Ah, the crazy Brits…they’re always up to something that’s bound to cause a stir. Whether it’s voting for Scottish independence (2014) or voting on the United Kingdom (UK) leaving the European Union (EU) (this year). One thing I do admire about the system of government in the UK is how they put they major policy questions directly to the citizens for a vote (even if the referendum was non-binding)
With that in mind, I wanted to share some thoughts on Brexit…
Like the majority of the rest of the world, I was quite surprised when the majority of the votes came in favor of leaving the EU. I do think that the British people are making an ill-informed decision or a decision that they are bound to regret in the years to come. There’s many things that the British government will have to do such as re-issuing passports, review current laws that were passed for EU regulatory purposes, negotiate a new trade agreement with EU, determine the status of EU citizens in Britain and British citizens living in the EU, and the list goes on and on! One other thing for consideration is that by leaving the EU, it may also force the break up of the UK. Every single county in Scotland voted to remain in the EU. Also, Northern Ireland is exploring its options to keep trade and borders open with Ireland. It’s no wonder Prime Minister Cameron is letting the next PM activate article 50 of the Lisbon Treaty that allows the 2 year clock on leaving the EU to begin ;).
I also think that the U.S. markets are overreacting. The markets in the U.S. have dropped almost 1,000 points from last Thursday’s close due to the “global uncertainty” associated with Britain leaving the EU. In fairness, Britain is the world’s 5th largest economy, however, a lot can and will happen if Britain decided to declare under article 50 that they are leaving the EU. What this overreaction presents for me is opportunities to buy stock at discounted prices! I only wish I had more cash to take advantage of the price drop. It’s like I was explaining to one of my co-workers today, our company is not materially worth less the today because the British people voted to leave the EU. I’m also a believer that this price drop in the market will eventually recover.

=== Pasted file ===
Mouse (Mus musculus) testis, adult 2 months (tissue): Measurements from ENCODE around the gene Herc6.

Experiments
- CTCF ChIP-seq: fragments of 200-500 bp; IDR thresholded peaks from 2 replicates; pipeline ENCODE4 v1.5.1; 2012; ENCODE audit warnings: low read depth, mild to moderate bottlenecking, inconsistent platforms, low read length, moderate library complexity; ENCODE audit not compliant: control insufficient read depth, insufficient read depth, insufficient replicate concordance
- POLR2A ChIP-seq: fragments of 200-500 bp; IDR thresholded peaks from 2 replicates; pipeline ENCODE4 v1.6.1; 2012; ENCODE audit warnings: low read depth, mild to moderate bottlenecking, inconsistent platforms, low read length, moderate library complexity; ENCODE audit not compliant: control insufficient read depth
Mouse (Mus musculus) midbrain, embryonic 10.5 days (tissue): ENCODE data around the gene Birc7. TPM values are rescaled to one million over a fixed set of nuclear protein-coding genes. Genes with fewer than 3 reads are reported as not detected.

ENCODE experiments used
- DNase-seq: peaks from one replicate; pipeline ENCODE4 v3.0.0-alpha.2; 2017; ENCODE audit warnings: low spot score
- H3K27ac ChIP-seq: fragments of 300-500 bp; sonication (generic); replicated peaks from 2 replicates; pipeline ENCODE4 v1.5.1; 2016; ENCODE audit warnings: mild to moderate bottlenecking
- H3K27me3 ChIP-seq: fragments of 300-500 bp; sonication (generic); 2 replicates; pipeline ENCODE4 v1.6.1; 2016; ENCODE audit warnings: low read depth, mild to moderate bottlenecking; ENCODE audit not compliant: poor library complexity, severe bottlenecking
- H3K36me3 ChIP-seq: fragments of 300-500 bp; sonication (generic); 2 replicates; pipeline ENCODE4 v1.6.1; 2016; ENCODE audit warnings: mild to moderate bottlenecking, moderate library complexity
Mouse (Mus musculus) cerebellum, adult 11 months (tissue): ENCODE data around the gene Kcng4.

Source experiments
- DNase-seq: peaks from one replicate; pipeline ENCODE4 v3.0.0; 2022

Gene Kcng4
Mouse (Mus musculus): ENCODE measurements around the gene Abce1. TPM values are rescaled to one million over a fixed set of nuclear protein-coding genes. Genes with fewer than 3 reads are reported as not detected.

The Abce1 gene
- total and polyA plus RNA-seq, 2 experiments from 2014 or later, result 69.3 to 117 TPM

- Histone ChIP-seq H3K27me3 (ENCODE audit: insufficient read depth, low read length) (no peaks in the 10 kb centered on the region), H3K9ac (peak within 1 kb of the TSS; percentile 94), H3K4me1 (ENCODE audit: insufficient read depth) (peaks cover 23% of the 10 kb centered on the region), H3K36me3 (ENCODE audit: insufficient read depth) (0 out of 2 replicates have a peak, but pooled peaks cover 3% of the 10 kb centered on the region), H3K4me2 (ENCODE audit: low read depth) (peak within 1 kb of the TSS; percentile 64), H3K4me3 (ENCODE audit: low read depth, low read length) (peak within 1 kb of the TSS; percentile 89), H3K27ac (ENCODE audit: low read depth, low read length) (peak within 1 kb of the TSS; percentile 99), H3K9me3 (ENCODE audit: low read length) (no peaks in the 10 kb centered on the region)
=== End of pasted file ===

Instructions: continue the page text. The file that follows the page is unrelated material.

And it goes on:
From a selfish standpoint, now is a great time to travel to Britain as the exchange rate has gotten much more favorable for the U.S. dollar. Additionally, if you’re buying a house in the next 30 days or so, you may be able to lock in a lower interest rate as there as been a significant surge in buying 10 year U.S. Treasury bonds. This has caused the yield on the bonds to decrease and because mortgages are closely tied to the 10 year Treasury yield, interests are lower.
It will be interesting to see how the vote to leave the EU plays out. There has been talk in Britain of voters not understanding what they were voting for, a petition calling for another vote on leaving the EU, and leaders of the “Leave” campaign walking back on their pledges on what happens and how certain programs would be funded if the “Leave” vote won.
Leaving the EU will be a complex affair with lots to consider for Great Britain and its (former) EU partners. There is much to discuss if and when Britain declares that it’s leaving. So far the biggest losers of the vote to the leave the EU have been the British citizens with the pound losing its value, markets in turmoil, and the potential for Scotland to leave the UK.
I’ll leave you with one thing to ponder…
Given that the vote on last Thursday was non-binding for the British Parliament and the complexities behind actually leaving the EU, will the British actually leave or will this end up being bluster that will end up causing a lot of anxiety and costing people a lot of money? As for me, while everyone is panicking about the uncertainty and trying to figure out what to sell, I’ll be happily buying cheap stock!
If you’re interested in reading more about “Brexit”, I encourage you to consult the following links:
- Financial Times Brexit Articles
- Could the UK hold another Brexit Vote?
- CNN UK Referendum Coverage Page
- The UK’s EU referendum: All you need to know (BBC)
- Overwhelmed by ‘Brexit’? Here Are the Basics (NYTimes)